Married Vs. Unmarried – What’s The Difference When Separating?

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Anna Vollans

Founder of Vollans Mediation

It’s important to note that, unlike married couples, cohabiting partners do not have the same automatic legal rights and protections. This can have significant implications in the event of separation, so it’s important to be aware of your legal standing.

According to the Office for National Statistics (ONS), marriage rates in England and Wales have been declining over the years. In 2019, there were 239,020 marriages registered in England and Wales, a decrease from previous years. Cohabitation, or living together without being married, has been on the rise. The ONS reported that in 2019, there were approximately 3.5 million cohabiting couples in the UK, making up around 17% of all families.

There’s no such thing as a common law marriage. It remains a common misconception that if you’ve lived together with your partner for a period of time, that you will have the same rights as a married couple. This is not the case. Cohabiting couples do not have the same financial claims when they separate as married couples do.

There is legislation to protect married couples when they separate and divorce. There are financial claims that they can make in respect of the assets either in joint or sole names, including pensions. Unmarried couples have no automatic claims to assets owned by the other party. Married couples can also apply for maintenance for themselves from the other party, whereas unmarried couples cannot. The only legislation that unmarried couples can use relates to jointly owned property or where there are children of the relationship.

We always recommend that separating couples (whether married or unmarried) should ensure they have up-to-date wills to ensure that their assets are distributed how they wish in the event one of them dies.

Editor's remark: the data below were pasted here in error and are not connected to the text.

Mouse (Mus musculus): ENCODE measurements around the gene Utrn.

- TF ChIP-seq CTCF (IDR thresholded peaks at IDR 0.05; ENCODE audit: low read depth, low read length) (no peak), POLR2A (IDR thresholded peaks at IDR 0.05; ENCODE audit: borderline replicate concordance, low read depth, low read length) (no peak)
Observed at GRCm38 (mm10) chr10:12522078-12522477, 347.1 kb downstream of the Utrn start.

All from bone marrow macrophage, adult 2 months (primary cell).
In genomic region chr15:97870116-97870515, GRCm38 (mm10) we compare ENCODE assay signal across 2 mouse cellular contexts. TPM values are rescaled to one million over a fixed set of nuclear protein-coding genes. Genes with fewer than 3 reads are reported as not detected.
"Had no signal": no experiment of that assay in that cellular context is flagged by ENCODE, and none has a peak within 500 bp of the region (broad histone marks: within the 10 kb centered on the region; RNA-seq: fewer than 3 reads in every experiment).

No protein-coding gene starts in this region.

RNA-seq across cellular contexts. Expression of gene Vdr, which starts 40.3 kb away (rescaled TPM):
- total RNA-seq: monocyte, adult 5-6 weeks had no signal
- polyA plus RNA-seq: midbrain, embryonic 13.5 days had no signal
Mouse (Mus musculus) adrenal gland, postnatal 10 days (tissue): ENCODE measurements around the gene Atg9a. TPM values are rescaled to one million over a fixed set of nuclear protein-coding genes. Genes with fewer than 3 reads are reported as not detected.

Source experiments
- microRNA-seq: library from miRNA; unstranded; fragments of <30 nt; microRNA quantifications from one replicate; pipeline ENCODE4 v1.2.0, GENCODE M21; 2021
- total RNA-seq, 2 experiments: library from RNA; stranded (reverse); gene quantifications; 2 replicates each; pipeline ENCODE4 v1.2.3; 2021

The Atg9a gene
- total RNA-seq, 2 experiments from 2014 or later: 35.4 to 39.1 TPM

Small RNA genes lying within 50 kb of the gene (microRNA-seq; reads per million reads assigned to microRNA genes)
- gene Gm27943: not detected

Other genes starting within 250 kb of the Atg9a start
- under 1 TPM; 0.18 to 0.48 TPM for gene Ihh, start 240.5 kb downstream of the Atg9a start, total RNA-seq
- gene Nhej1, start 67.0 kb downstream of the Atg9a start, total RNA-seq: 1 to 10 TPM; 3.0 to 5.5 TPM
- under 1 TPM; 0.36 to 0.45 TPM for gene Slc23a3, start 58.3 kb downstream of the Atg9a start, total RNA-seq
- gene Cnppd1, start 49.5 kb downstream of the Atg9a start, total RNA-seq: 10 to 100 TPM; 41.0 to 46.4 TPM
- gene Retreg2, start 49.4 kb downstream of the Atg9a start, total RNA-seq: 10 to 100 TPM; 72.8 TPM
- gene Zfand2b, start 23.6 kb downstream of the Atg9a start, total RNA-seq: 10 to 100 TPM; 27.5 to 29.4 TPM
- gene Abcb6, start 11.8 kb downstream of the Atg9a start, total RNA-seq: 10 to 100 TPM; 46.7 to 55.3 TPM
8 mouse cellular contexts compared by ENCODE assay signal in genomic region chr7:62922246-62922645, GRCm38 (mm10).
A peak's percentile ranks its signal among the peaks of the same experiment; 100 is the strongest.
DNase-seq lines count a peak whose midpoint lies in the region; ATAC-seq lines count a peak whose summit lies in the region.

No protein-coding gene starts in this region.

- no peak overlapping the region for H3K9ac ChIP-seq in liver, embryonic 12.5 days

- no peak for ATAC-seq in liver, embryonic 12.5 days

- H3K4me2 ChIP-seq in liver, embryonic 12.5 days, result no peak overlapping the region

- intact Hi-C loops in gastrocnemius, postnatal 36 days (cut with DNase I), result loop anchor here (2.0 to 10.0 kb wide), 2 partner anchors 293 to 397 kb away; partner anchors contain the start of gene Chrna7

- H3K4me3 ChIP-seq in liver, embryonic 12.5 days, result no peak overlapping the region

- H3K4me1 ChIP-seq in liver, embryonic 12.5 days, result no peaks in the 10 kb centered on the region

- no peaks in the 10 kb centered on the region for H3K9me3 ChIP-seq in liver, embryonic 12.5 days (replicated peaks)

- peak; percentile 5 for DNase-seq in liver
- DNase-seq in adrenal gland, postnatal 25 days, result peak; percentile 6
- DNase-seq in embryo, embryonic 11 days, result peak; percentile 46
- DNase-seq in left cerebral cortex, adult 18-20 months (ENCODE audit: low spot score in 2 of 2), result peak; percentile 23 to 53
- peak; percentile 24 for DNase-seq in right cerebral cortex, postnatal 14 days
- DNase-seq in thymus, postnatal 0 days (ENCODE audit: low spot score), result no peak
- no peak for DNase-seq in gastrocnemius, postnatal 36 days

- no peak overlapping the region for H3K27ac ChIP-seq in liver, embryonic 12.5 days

Data from the ONS shows that cohabiting couples are the fastest-growing family type in the UK, and many of them have dependent children. Whilst married couples automatically share parental responsibility for their children, unmarried fathers will  only have parental responsibility if they are named on the child’s birth certificate, through a parental responsibility agreement with the mother, or by obtaining a court order.

Both married and unmarried parents have legal responsibilities to financially support their children. The Child Maintenance Service (CMS) provides a framework for calculating child maintenance payments.

We can help separating couples who are trying to reach agreements in mediation understand what the law says about their circumstances so that they can reach an agreement that reflects their legal rights and responsibilities. The things you’ll need to think about will be different depending on whether you have been married or had a civil partnership or not.

Whatever your circumstances, we can help you to draw together all the relevant financial information you will need to make an informed decision. Where needed, you will be encouraged to obtain independent legal advice from a solicitor to fully understand your rights and responsibilities. Please get in touch by emailing or call 0113 213 3662 for more information.

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